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Springfield Receives $275,000 Grant by MGC to Tackle Gambling-Related Harms Among Youth




Springfield Receives $275,000 Grant by MGC to Tackle Gambling-Related Harms Among Youth

Springfield Receives $275,000 Grant by MGC to Tackle Gambling-Related Harms Among Youth


During the most recent remote public meeting of the Massachusetts Gaming Commission (MGC), officials have unanimously decided to ensure a $275,000 grant for the City of Springfield. Provided within the framework of MGC’s Community Mitigation Fund, the grant aims to identify and tackle gambling-related harms among young people.

Since its establishment in 2015, the Community Mitigation Fund has granted nearly $48 million to support various initiatives in communities in the neighborhood of casinos.

Following the legalization of online and retail gambling in Massachusetts in 2023, the City of Springfield received funding for the introductory study, The Springfield Young Adult Gambling Project, focused on examining the gambling behavior of young people residing in Springfield.

The new subsidy will power a research partnership, formed by a youth advisory board, public health specialists, and researchers. Thus, efforts to establish mechanisms to prevent and treat gambling-related harms will yield better results.

Jordan Maynard, MGC’s Interim Chair, commented on the grant. He highlighted how important it was to be aware of the gambling-related harms experienced by youth. He said the obtained first-hand information would directly affect the strategies developed to prevent and treat those harms.

The direct collaboration “with engaged young people in Springfield” would be particularly helpful to researchers and Commission officials to grasp the challenges faced by this particular demographic. Additionally, more programs would be eventually set up aiming to tackle gambling-related harms.

The Research Will Make Use of Digital Storytelling and Crowdsourcing

As explained by Helen Caulton-Harris, Commissioner of Springfield Department of Health and Human Services, the research efforts would include digital storytelling and crowdsourcing. “Digital storytelling can provide a safe space for participants to share their experiences and narratives around challenging topics, like gambling”, she said.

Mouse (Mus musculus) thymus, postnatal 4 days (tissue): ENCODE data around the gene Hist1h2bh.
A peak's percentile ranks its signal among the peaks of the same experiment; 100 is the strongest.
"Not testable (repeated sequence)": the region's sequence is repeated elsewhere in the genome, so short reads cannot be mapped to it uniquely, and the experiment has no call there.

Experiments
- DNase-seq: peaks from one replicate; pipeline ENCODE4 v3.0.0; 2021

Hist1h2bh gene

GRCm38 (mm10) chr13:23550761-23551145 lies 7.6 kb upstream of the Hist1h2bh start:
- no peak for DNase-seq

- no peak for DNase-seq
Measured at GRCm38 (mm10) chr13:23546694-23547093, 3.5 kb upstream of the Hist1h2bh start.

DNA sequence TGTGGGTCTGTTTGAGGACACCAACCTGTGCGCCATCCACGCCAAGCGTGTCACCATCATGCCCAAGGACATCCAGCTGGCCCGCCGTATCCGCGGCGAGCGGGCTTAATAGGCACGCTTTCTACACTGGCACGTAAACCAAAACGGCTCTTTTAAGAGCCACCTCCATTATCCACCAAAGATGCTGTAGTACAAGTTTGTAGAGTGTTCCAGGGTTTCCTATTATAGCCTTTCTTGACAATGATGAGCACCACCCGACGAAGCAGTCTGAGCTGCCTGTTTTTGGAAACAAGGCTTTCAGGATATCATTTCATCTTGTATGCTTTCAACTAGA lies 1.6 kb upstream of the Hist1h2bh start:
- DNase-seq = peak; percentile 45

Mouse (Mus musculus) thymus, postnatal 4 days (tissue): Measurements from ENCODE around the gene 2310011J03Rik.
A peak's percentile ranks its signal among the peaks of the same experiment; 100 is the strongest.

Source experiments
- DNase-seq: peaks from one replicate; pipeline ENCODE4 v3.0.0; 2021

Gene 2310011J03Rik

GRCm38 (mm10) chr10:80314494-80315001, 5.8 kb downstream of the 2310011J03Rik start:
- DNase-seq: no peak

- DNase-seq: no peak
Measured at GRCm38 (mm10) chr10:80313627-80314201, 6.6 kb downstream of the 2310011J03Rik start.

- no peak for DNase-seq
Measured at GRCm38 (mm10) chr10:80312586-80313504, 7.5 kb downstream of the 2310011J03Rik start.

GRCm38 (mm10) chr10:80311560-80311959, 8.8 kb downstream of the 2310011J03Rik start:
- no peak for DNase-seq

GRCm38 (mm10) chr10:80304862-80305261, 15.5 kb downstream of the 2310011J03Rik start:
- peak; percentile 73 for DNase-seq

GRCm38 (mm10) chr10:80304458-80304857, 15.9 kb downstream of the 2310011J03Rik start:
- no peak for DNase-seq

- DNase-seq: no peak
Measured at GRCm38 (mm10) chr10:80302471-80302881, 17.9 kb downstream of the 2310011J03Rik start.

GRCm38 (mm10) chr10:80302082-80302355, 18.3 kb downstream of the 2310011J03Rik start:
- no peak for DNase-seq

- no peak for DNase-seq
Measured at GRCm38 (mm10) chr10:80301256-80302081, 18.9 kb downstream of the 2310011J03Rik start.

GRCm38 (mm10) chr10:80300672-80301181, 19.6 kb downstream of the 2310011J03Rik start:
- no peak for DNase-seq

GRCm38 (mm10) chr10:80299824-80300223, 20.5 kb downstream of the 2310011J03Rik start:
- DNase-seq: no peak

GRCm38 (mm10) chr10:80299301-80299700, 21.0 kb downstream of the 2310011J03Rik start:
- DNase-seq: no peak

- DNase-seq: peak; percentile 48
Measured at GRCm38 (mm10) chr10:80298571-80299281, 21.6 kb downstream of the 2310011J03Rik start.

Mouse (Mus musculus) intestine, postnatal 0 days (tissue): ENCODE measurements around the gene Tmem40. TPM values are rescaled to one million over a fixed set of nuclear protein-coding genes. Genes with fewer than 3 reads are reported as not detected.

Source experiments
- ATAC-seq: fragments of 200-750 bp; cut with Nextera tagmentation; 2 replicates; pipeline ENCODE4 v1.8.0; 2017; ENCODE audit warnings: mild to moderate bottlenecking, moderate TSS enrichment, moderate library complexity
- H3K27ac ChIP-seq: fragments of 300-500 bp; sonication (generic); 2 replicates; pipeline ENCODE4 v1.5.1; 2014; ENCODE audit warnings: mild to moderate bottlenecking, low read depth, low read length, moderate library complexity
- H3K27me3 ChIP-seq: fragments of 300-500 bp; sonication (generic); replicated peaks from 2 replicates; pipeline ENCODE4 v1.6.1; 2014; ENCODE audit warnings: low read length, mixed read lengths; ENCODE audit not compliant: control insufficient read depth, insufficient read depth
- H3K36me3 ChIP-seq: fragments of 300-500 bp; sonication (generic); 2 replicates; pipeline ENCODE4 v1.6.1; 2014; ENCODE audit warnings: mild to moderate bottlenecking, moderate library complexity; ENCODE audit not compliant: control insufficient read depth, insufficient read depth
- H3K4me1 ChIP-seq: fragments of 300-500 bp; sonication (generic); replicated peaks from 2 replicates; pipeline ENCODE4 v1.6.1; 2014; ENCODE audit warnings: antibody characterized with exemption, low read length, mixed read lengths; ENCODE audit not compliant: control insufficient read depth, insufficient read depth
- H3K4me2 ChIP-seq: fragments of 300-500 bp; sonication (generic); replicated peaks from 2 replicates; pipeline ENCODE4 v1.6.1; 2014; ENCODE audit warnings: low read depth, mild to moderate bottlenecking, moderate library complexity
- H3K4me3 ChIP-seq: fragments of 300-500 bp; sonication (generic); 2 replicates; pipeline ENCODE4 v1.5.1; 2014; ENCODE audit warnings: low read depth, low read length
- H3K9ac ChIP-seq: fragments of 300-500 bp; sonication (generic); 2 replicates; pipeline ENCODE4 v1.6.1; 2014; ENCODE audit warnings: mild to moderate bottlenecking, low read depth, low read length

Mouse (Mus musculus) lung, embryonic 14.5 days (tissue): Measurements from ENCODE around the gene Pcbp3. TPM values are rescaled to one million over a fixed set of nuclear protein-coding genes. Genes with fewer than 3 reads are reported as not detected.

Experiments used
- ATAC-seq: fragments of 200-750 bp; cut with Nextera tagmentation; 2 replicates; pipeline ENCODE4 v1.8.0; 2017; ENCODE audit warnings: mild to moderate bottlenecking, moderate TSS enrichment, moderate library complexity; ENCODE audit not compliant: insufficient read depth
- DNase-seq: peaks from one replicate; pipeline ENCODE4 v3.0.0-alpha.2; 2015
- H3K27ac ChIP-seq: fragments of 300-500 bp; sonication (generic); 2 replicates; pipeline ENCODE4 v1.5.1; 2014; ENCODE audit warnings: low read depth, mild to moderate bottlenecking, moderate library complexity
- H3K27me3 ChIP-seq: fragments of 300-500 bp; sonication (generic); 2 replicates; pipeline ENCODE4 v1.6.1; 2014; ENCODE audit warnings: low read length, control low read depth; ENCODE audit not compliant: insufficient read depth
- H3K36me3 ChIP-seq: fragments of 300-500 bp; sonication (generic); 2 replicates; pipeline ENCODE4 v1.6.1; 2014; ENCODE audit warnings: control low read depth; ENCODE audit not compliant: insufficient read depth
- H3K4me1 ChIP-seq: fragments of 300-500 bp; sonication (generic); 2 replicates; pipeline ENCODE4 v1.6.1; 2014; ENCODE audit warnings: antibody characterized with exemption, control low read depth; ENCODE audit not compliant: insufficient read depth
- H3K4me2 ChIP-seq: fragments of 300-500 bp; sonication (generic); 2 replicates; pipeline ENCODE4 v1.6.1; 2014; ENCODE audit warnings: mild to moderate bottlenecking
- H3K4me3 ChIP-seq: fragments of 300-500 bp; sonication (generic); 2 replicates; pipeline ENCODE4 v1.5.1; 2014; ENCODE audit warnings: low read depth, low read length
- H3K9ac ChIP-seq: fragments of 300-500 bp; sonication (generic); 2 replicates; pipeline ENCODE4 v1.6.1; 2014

The MGC is among the gambling regulatory bodies with the most exhaustive research programs, fueled by the hands-on participation of the public. Therefore, expectations are that the program will set an example for other communities dealing with similar problems.

The MGC also reported that in 2024, there was an increase in the number of applications to study gambling-related harms. Besides Springfield, other cities that received similar grants were Boston and Melrose.

At the beginning of the current month, the Commission highlighted the Q1 financial reports provided by four of its major gambling operators. During the remote meeting, led by Jordan Maynard, it was reported that with Q1 revenue of approximately $92 million and $17.9 million in taxes, DraftKings ranked first. However, compared to Q4 2023, the revenue totals of the company decreased by nearly $1 million. FanDuel finished the first quarter with nearly $54.4 million in revenue and $10.8 million paid in taxes. Quarterly reports by BetMGM and Caesars were also discussed at the meeting.

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 Author: Harrison Young

Harrison Young is an experienced writer, who started his career almost 8 years ago. Prior to joining our team at CasinoGamesPro, he worked as an editor for a small magazine.

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